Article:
The path was muddy and slightly steep but there were ropes along some stretches and it was not too hard.  I wondered if there were leeches here and how I would recognize them.  I needn't have bothered thinking about it.  As soon as we reached a relatively flat stretch, we saw them - rushing towards us, wriggling and writhing with excitement and jumping onto our hands and legs.  There wasn't an army of them, but even a few are enough to cause temporary havoc.  Lucas got six and the number diminished along the line of people - the French woman who was the most exposed and the last in line didn't get a single leech.  I got one which I flicked off and then another which I couldn't get off.  I was standing perched on a rock, trying to climb down to another rock and simultaneously attempting to pull a leech off my leg.  It was hard and I was a bit squeamish about these strange new parasites.  Lucas kindly came and helped me get it off.  He seemed to be rolling them into little balls (somehow they didn't stick to him) and killing them.  We clambered down in this manner, keeping an eye out for leeches, till we reached a rocky place that seemed leech free.

Our gentle guide, Lucas

Above us gushed a waterfall, forming a beautiful green rocky pool.  My husband and I headed to the pool for a swim, Madhu splashed in the shallow rocks while the others sat below and began opening the packets of food.  The pool was cold, the water flowed swiftly through and once we were immersed in it, we couldn't see anything around.  Just a big beautiful wall of water on one side and rocks everywhere else.  It was a strange feeling to be so close to the power of nature.

After a short swim, we dried ourselves and sat on the rocks, eating our fried rice and chicken.  Then we put on our leech socks, packed our bags and began our return.  It was here that I made the mistake of rolling up my trousers and putting on the leech socks (everyone else was in shorts).  I didn't want my clothes to be drenched in the river.  But what happened was that the leeches were able to climb up the socks and crawl unseen between my trousers and my legs.  Of course there were not too many of them but one of them crawled up my knee and wedged itself there.  Fortunately, I didn't notice it and I peacefully climbed down with everyone else.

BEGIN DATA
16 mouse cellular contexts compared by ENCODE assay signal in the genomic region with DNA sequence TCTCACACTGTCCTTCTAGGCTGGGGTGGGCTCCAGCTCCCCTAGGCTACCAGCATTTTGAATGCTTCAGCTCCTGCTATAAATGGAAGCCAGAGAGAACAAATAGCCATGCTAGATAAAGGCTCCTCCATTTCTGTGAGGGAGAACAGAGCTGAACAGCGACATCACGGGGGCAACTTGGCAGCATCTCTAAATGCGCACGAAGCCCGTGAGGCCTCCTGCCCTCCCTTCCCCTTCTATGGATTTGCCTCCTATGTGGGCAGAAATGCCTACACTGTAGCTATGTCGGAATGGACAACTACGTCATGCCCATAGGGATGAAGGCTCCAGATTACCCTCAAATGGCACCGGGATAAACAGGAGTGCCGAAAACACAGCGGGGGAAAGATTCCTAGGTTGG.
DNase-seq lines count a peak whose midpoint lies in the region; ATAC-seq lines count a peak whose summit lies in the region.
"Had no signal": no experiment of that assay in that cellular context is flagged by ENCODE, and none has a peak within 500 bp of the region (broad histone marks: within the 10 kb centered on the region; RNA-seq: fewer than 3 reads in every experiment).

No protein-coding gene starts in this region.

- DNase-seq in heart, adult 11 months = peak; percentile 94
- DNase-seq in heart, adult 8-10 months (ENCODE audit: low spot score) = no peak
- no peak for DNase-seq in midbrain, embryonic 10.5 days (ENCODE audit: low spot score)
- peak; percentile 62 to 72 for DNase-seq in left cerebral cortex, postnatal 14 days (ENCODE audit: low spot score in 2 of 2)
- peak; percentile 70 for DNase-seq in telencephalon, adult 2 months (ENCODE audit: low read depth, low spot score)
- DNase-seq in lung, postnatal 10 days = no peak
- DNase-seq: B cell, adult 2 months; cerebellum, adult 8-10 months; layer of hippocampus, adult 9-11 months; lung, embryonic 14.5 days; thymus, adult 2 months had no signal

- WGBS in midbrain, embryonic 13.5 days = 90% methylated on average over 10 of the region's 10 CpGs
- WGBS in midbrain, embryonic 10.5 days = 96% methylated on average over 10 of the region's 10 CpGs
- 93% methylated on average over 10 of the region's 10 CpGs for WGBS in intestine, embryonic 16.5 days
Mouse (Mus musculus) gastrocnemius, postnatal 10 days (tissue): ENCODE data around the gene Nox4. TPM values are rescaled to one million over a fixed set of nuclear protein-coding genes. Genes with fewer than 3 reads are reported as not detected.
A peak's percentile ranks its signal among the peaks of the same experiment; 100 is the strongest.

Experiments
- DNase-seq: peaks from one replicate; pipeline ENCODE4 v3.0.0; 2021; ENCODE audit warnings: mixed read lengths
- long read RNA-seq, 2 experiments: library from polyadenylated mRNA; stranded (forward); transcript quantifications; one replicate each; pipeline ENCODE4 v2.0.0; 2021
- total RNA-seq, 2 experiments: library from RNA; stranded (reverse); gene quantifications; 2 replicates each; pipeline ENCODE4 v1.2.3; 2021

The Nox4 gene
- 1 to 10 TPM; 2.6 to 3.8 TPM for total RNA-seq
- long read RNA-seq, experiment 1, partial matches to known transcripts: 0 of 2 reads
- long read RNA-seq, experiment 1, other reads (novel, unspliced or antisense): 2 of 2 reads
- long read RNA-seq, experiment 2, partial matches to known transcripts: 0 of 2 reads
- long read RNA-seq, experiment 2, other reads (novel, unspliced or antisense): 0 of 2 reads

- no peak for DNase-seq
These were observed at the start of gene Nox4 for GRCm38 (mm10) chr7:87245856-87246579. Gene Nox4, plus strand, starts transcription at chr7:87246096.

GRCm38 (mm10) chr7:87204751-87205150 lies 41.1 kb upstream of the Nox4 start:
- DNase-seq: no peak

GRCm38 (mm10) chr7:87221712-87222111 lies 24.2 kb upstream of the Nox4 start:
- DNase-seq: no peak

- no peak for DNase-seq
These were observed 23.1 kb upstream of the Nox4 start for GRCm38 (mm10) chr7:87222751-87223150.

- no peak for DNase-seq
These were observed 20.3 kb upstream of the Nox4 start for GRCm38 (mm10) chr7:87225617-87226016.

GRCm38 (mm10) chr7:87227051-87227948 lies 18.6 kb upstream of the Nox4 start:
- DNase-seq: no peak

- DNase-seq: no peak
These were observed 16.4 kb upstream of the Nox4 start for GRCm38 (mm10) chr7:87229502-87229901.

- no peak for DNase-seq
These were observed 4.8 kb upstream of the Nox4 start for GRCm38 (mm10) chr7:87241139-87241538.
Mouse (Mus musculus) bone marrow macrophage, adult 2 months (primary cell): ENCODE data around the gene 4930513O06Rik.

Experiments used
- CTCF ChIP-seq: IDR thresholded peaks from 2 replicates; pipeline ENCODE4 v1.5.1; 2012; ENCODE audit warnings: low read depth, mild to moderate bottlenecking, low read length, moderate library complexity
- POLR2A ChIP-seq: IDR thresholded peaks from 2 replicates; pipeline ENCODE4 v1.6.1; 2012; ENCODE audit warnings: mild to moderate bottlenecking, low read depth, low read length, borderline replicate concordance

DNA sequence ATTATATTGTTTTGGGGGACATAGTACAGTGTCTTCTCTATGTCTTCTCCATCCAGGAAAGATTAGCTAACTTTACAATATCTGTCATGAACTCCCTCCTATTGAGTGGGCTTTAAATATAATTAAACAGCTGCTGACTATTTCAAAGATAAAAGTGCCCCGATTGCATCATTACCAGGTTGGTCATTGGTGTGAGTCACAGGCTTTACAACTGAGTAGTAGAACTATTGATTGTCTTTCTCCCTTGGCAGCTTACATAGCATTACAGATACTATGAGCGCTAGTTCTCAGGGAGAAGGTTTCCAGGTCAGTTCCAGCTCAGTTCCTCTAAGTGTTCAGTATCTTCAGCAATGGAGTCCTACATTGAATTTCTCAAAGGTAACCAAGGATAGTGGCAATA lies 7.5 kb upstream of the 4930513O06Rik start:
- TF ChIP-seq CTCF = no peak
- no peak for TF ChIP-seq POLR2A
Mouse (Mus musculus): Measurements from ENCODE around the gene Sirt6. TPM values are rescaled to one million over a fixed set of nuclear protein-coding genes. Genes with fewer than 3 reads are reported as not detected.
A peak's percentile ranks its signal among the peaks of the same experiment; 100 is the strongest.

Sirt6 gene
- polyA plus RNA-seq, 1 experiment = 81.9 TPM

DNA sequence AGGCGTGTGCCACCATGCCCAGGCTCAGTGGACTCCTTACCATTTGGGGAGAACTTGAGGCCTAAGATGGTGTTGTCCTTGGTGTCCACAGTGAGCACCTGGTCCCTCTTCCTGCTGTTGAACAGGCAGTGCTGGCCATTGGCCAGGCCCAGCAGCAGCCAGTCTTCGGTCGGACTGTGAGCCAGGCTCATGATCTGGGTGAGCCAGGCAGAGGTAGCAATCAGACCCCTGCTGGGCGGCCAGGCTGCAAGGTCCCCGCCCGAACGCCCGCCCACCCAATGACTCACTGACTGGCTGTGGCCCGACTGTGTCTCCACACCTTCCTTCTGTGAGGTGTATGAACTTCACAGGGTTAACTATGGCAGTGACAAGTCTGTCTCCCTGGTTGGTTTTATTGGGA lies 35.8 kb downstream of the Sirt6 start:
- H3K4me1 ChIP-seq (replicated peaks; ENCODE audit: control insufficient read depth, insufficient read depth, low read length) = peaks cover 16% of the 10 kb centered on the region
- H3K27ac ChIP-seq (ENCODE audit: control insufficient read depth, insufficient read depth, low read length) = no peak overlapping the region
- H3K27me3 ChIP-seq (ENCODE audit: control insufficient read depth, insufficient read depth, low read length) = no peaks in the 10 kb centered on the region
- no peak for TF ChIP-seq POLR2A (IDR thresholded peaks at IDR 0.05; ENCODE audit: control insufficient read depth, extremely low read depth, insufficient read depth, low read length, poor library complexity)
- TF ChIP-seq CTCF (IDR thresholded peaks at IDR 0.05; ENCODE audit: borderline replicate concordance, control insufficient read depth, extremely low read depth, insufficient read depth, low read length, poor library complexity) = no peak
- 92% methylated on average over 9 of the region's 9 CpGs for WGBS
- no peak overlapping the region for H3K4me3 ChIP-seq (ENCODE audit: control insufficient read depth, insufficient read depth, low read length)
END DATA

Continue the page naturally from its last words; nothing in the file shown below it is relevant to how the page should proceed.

While going back through the river, I had a fall.  I slipped on a large, smooth stone and crashed, palm down on a spiky rock.  Fortunately, nothing terrible happened but the base of my thumb was sore and I knew I would not be  able to put any weight on it in while clambering over rocks in the cave.  The others had gone on ahead by this time and as I waded towards them, I noticed a growing red circle on my knee.  I thought I had probably scraped it during my fall but it wasn't hurting at all.  It's a strange feeling to see so much blood without feeling any pain.  Anyway, there was no place to sit and look at it so on I went.

Wading through the river

Back into the dark rocky cave and I gingerly managed to get past the rocks and onto flat land.  Lucas immediately noticed my patch of blood and said it was a leech.  We slowly wandered back, spending a little more time looking at the caves, some of which were quite spectacular.  We returned to the base, had a cup of tea and I unfolded my trousers and checked my socks - fortunately the leech had fallen off.  The others had no leeches on them, so the socks did work if properly used.

I get a leech bite!
We waited till sunset for the bats to come out - it is apparently an incredible sight to watch them streaming out of the caves, followed by bat hawks.  But the sky was cloudy and they did not emerge.  So we walked back, slowly, happily to our rooms, looking forward to a hot bath and a large dinner.